This project aims to assess climate-driven changes in the phenology (timing) of migratory birds and their food sources. Climate change is expected to alter the synchronized relationship between the timing of migratory bird arrival and nesting on breeding grounds, and the peak availability of key food sources such as insects. As temperatures rise, trees and plants generally flower earlier, and associated insects also peak earlier. Yet migratory birds may not be able to sufficiently advance their migration to maintain optimal food availability for their young. Using historical data on the timing of bird migration and tree flowering (an indicator of food availability), this project will calculate annual phenological synchrony and overlap (where synchrony is the temporal difference between peak bird presence and peak tree flowering, and overlap is the portion of co-occurring bird presence and tree flowering). In addition to evaluating the effect of climate change on changes in overlap and synchrony, this project will also analyze differences in trends between various groups of migratory birds (i.e.., long- versus short-distance migrants), thereby shedding light on the ecological mechanisms driving phenological responses to climate change in migratory birds.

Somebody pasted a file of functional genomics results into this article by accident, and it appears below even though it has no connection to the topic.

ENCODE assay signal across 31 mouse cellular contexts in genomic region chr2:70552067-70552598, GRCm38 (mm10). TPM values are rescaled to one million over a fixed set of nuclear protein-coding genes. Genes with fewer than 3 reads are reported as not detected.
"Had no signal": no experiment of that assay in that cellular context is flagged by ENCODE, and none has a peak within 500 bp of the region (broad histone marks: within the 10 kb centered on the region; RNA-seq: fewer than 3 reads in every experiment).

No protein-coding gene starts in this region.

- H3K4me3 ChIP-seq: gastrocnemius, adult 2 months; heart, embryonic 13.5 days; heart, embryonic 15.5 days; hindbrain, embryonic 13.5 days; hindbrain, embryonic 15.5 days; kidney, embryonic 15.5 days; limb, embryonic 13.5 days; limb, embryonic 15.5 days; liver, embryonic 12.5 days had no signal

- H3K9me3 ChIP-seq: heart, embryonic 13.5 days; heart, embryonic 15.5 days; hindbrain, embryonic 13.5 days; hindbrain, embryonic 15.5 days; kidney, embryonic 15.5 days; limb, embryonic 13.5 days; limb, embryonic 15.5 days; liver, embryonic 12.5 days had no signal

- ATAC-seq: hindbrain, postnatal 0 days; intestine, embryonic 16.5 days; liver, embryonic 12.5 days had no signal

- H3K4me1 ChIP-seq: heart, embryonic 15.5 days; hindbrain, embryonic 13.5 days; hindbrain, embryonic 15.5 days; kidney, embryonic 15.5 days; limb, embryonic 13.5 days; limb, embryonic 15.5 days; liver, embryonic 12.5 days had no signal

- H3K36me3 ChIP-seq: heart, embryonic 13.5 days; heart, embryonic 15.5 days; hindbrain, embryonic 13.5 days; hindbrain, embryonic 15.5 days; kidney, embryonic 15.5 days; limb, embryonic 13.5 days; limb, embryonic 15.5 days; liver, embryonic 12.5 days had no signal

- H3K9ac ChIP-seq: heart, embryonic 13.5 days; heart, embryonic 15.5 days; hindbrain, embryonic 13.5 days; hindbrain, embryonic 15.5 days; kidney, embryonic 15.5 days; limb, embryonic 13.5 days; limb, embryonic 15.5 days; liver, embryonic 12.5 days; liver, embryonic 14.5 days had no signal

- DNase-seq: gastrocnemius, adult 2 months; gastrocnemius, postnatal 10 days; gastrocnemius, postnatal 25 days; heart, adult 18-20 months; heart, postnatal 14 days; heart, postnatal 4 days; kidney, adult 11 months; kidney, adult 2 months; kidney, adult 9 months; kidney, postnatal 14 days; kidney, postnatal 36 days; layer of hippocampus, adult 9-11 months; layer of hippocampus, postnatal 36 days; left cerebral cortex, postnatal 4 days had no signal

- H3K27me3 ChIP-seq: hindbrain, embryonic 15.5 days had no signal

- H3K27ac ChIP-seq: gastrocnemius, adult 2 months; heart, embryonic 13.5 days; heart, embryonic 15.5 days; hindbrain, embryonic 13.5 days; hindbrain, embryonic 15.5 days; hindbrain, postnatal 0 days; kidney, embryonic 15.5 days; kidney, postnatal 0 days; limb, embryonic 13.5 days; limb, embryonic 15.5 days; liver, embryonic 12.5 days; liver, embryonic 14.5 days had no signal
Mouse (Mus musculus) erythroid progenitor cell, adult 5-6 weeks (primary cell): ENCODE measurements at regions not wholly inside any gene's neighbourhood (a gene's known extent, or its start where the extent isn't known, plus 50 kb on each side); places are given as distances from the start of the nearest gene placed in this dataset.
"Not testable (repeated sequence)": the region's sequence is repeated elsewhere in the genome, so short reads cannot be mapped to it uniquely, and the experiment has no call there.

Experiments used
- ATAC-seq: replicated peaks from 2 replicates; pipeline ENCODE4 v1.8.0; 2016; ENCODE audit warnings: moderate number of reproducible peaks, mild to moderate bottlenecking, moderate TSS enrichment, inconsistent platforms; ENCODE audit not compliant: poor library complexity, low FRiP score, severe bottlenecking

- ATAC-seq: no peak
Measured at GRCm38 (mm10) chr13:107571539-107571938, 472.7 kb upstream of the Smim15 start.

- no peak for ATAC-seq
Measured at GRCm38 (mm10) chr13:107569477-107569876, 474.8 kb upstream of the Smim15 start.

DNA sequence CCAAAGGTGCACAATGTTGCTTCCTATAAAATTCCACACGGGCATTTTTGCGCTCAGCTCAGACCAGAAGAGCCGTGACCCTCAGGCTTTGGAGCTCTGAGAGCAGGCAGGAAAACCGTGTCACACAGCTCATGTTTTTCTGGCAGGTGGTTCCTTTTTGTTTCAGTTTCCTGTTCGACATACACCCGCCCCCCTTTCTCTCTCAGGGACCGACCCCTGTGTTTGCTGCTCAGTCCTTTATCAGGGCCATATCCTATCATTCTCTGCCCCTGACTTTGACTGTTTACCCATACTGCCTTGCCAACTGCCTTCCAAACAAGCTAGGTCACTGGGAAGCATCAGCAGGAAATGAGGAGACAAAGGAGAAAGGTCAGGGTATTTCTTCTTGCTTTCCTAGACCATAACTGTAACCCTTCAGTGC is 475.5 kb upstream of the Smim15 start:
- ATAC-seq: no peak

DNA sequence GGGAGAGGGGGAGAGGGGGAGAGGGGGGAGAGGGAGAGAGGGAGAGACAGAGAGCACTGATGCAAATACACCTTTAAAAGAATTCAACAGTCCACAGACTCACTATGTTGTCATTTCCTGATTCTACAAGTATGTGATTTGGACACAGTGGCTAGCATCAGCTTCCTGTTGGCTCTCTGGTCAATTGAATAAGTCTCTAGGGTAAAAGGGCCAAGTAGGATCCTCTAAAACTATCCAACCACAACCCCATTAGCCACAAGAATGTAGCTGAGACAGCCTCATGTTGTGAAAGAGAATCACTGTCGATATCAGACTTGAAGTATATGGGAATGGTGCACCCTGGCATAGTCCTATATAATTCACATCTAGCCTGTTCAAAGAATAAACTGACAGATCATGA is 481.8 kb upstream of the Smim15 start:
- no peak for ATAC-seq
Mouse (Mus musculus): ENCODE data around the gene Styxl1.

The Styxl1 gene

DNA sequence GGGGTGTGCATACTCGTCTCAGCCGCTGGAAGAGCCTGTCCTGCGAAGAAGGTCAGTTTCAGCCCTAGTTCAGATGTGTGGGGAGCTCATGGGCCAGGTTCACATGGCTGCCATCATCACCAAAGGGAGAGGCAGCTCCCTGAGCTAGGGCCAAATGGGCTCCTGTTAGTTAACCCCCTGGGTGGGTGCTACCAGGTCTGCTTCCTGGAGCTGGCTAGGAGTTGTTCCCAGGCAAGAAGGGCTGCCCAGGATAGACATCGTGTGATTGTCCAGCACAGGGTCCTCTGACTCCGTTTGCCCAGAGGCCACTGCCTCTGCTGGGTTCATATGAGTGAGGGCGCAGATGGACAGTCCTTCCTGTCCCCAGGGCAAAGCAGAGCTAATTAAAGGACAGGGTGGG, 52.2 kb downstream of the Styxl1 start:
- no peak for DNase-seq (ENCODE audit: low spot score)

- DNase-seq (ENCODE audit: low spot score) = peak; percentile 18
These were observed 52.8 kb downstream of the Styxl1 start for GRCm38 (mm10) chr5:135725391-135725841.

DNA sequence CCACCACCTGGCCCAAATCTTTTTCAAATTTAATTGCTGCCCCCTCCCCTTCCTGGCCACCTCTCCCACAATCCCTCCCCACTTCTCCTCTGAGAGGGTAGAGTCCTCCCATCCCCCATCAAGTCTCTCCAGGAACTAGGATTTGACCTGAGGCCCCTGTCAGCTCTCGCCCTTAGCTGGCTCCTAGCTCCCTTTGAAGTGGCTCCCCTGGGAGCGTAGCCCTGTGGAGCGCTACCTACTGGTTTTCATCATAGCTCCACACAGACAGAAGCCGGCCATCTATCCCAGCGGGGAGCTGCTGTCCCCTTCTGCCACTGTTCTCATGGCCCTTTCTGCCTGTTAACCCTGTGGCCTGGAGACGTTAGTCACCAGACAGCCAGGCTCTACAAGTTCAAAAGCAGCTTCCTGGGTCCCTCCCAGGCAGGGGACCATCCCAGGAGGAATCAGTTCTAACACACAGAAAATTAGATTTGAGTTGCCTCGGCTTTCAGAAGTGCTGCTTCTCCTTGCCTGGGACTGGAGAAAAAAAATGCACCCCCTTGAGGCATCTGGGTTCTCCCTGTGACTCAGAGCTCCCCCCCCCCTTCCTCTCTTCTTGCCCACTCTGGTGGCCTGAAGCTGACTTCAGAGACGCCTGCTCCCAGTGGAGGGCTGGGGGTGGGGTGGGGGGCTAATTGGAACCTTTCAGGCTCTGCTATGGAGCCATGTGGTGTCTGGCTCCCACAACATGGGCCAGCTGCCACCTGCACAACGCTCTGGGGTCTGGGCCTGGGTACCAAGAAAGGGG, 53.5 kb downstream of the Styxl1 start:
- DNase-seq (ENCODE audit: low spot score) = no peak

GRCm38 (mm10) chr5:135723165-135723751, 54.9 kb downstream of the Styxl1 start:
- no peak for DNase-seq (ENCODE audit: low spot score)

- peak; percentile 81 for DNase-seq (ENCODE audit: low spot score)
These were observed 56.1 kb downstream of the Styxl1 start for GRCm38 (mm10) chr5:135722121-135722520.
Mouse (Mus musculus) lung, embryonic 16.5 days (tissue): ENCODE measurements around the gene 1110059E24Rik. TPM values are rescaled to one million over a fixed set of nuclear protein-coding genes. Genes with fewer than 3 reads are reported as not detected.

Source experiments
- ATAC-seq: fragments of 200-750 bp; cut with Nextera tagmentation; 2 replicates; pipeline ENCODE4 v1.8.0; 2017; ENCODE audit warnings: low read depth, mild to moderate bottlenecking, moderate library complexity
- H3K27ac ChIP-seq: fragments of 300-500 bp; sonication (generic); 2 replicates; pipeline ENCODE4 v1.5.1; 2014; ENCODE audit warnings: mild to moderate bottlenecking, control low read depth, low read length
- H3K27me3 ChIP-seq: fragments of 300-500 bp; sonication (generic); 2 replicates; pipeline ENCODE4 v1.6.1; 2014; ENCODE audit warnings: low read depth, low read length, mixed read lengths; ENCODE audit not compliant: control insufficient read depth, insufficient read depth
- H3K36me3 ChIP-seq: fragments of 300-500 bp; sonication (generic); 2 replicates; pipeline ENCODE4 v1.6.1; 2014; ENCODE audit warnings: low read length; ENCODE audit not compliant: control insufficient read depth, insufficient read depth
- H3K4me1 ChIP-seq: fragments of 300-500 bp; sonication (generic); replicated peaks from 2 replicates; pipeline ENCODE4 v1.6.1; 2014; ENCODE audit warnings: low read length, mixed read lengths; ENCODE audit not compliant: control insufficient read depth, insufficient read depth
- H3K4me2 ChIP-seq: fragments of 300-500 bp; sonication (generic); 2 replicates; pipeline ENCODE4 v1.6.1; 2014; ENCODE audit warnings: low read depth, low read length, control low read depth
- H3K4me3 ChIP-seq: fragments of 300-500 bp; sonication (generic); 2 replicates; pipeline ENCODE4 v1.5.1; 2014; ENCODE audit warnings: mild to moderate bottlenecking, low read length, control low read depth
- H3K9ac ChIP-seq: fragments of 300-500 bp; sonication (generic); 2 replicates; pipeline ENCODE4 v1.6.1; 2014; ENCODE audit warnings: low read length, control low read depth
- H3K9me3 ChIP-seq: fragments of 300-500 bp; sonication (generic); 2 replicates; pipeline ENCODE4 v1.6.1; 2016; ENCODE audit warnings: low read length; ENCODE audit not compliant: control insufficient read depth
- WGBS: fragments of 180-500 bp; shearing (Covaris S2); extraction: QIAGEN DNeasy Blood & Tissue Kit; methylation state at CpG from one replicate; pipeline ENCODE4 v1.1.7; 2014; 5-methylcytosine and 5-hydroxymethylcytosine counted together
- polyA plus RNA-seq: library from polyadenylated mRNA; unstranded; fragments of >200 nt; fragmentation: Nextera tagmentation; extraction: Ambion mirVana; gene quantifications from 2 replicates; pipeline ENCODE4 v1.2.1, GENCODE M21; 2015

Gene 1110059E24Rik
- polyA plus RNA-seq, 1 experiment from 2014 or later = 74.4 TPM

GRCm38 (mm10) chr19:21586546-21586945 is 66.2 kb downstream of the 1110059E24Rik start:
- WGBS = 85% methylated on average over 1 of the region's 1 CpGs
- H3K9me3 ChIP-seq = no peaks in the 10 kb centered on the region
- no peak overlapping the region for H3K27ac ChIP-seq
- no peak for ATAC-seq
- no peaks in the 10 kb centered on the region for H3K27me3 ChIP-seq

USGS National Climate Change and Wildlife Center: Assessing Climate-Driven Changes to Phenology (Timing) of Migratory Birds and Their Food Sources